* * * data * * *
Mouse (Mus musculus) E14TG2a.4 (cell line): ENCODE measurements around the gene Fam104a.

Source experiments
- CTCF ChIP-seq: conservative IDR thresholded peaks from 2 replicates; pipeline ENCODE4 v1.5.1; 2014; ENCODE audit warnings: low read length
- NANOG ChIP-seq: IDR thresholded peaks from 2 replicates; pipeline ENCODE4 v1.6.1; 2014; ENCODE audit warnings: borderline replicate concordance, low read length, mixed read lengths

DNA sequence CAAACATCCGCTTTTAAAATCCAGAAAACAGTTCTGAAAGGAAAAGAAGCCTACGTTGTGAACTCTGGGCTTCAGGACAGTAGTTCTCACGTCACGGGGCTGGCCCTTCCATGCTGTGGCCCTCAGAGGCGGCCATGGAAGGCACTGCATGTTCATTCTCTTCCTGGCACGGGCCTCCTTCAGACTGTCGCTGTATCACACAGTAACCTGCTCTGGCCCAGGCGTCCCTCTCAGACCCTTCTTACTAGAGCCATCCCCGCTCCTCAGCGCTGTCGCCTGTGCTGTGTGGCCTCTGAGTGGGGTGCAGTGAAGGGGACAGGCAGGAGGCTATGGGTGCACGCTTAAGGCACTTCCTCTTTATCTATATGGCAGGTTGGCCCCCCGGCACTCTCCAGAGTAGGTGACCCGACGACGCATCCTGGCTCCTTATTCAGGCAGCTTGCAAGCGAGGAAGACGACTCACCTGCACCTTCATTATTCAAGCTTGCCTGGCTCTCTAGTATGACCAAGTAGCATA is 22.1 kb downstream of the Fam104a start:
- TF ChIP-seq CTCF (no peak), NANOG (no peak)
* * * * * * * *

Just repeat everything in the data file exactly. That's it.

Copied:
Mouse (Mus musculus) E14TG2a.4 (cell line): ENCODE measurements around the gene Fam104a.

Source experiments
- CTCF ChIP-seq: conservative IDR thresholded peaks from 2 replicates; pipeline ENCODE4 v1.5.1; 2014; ENCODE audit warnings: low read length
- NANOG ChIP-seq: IDR thresholded peaks from 2 replicates; pipeline ENCODE4 v1.6.1; 2014; ENCODE audit warnings: borderline replicate concordance, low read length, mixed read lengths

DNA sequence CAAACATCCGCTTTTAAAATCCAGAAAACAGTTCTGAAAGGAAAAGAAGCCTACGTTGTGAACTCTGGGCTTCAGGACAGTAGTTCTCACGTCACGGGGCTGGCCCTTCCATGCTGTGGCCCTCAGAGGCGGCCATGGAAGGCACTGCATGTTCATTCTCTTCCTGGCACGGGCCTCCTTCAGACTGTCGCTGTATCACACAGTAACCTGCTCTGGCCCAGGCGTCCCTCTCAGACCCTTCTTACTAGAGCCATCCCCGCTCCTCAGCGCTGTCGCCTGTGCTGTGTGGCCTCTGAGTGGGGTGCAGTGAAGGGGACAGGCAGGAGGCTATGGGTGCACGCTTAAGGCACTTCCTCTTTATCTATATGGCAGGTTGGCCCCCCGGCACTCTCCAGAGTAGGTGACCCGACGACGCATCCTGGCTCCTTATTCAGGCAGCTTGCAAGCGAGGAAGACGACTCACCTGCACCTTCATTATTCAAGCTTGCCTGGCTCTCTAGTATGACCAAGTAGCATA is 22.1 kb downstream of the Fam104a start:
- TF ChIP-seq CTCF (no peak), NANOG (no peak)